My kilometre: the hidden riches of a small patch

Laurier prêt à fleurir. Il existe plusieurs espèces de laurier, celle-ci à ne pas confondre avec le laurier vrai. Les soldats romains en France, pensant que ce laurier du nord était comestible comme le laurier vrai, sont mort en les mangeant. Celles-ci ressemblent à des bougies romaines, ou à2 des candélabres, au soleil.

Taking advantage of our one kilometre/one hour rule here in France, here is what nature is doing this Spring week in my kilometre. (During this time of confinement due to the virus outbreak, in France we are allowed out 1 hour a day for physical exercise and only within one kilometre of home.)

How about checking out your perimeter?  In confinement we may learn a lot more about our immediate natural environment, however modest or poor it may have seemed up until now. Check out A Sand County Almanac, by Aldo Leopold, American ecologist and environmentalist who at first begrudgingly accepted to study an area of poor land but in the end found a wealth of beauty and information there.

Manure from the local cows, ready to be spread on the fields. Flocks of yellowhammers gather there to feed off the insects during this, the breeding season. They lift off in a cloud of yellow when disturbed, too fast for me to get them in the photo.
Stellaria, also known as starwort, chickweed, stitchwort. Easy to remember their best name, they look just like stars.
Laurel tree ready to flower. There are several species of laurel, these ones not to be confused with the bay laurel. The Roman soldiers in France, thinking this northern laurel was edible like the bay laurel, sank back writhing to death when they ate it. These look like roman candles, or candelabra, in the sunlight.
Wood anenome. The leaves smell very curious, that’s why it’s sometimes called smell fox. Also known as windflower, or thimbleweed. It looks so pretty but beware. don’t touch, don’t eat: it contains protoanemonin, which irritates the skin, gives serious stomach upsets – and it tastes bitter, burns the mouth, and throat, and can give diarrhea.  Steer clear!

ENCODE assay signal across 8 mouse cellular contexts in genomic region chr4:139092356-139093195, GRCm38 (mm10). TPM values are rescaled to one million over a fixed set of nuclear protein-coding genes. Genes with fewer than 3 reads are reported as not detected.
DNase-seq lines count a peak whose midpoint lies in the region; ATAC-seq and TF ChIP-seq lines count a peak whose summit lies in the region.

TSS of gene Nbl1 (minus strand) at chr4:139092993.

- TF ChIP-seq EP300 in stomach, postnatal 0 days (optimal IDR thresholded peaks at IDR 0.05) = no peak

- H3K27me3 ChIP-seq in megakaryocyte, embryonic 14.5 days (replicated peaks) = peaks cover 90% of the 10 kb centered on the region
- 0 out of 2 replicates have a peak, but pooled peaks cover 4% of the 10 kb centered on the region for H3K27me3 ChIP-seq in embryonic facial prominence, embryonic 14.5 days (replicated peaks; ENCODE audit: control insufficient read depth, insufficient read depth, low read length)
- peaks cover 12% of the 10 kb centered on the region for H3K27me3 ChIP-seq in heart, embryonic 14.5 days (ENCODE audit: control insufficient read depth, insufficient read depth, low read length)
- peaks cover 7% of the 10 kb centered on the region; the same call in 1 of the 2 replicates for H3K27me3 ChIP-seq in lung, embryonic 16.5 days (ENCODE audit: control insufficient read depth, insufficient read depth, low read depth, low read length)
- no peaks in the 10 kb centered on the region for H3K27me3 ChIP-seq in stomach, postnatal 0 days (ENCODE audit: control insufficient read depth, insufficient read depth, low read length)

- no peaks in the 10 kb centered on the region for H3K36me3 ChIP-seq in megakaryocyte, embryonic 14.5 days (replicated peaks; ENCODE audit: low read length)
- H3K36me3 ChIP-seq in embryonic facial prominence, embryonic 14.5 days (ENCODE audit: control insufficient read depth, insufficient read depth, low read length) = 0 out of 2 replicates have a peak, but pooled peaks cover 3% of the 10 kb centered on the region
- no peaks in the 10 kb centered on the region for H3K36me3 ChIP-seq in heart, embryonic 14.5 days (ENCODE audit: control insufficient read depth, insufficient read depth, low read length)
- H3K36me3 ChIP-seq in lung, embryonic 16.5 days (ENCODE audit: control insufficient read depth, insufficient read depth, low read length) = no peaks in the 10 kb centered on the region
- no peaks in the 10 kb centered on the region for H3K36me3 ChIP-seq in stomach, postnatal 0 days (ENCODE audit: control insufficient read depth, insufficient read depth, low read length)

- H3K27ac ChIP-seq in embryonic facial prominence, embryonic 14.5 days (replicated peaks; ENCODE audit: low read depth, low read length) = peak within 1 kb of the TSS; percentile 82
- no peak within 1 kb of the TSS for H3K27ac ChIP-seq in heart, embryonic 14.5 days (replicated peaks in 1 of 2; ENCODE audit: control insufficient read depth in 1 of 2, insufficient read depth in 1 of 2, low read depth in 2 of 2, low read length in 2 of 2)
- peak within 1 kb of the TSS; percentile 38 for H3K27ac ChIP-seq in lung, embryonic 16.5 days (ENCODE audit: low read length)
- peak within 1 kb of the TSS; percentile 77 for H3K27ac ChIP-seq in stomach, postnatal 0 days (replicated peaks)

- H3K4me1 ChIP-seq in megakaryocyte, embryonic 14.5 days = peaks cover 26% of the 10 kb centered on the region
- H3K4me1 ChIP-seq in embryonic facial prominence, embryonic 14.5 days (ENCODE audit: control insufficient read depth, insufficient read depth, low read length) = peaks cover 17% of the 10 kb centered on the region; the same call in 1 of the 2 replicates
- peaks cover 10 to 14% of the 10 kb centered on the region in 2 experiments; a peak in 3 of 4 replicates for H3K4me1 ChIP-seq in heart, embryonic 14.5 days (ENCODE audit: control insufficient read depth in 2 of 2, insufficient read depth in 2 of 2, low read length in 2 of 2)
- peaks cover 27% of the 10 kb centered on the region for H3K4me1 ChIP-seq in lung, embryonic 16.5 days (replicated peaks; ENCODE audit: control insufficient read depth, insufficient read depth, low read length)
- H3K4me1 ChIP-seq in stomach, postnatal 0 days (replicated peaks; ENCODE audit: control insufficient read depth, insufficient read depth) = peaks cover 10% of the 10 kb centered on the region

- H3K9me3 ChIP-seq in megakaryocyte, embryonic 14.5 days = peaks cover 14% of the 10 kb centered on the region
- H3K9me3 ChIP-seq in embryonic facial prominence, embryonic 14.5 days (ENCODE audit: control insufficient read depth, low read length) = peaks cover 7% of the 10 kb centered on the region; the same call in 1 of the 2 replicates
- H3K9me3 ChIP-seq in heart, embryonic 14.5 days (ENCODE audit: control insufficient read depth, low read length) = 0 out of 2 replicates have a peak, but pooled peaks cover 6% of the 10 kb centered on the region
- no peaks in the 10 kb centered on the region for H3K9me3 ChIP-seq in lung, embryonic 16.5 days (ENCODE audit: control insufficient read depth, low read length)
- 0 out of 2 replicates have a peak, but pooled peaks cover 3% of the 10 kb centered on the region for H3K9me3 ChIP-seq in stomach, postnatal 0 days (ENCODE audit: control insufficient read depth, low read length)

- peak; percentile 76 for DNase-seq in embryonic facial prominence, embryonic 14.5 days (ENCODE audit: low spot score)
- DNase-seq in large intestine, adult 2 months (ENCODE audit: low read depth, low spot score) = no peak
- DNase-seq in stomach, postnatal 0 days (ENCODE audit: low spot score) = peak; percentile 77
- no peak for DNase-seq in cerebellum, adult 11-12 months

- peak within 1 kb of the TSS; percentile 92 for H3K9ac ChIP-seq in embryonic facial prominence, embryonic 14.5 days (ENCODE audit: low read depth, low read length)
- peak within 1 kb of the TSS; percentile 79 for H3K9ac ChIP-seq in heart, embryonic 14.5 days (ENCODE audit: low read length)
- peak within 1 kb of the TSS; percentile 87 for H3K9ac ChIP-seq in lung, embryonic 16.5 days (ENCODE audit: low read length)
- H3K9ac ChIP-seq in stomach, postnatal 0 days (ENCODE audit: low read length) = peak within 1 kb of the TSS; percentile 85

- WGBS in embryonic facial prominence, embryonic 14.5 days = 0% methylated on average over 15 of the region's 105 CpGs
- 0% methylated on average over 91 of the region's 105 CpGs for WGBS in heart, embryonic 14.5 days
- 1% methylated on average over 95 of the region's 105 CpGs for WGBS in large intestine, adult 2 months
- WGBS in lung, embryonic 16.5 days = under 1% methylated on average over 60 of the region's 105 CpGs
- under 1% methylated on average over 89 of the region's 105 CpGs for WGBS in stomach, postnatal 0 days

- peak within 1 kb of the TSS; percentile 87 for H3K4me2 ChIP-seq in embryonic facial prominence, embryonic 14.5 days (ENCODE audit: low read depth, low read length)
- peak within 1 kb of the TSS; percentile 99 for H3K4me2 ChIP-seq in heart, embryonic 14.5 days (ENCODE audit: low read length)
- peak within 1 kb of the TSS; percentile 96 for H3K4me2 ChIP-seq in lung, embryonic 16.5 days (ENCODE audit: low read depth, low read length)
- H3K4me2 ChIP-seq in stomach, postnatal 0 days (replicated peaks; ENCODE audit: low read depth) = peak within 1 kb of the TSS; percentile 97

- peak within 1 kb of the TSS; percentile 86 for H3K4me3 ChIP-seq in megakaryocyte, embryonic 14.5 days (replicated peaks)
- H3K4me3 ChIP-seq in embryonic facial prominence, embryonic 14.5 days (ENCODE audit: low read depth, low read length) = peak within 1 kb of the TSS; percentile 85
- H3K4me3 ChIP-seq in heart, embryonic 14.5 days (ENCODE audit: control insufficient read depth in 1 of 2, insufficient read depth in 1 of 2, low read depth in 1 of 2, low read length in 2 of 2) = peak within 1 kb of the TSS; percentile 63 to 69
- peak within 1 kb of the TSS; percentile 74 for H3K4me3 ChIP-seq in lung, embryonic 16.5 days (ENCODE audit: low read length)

The cows aren’t yet out in the fields, the grass isn’t rich enough yet. As for the house, thereby lies a tale of inheritance. French inheritance laws are very different from elsewhere.
Celandines and violets know how to live together.
Elm trees stretching out to the sun. The buds are peeping out of the branches, but the leaves are not there yet.
March of the Moles in the field next door. For a bit of light reading, check out here how the mighty mole’s teeth perpetually replace themselves, and are used in alternative medicines in Normandy.
Mistletoe, blown to the ground in the latest gales? A large trade in mistletoe from Normandy to the UK developed several hundred years ago (shipped from Rouen). It continues today in lesser quantities, mostly at Christmas time. Kissing under the mistletoe originated in Greece. Associated normally with fertility and peace, this faded bunch looks more like a bundle of tiny skeleton bones, an almost translucent yellow-green, severed from its host and abandoned, drained of its juice.
White dead-nettles (lamium album) famously do not sting. Notice how the new baby leaves on the top are a darker, richer green than those further down.
Wild spring onions, just as tasty in the salad as those you buy, even if much smaller.
Broom, not quite yet in flower. Broom is indigenous to England. Its other name is Genista, in French ‘Genêt’. Henry II of England adopted the Planta genista (medieval name for Broom) when claiming Anjou, and thus became the the first ‘Plantagenet’ King of England.

Check out this wonderful account of the botanist and environmentalist Aldo Leopold who discovers a world of riches in a seemingly barren stretch of land.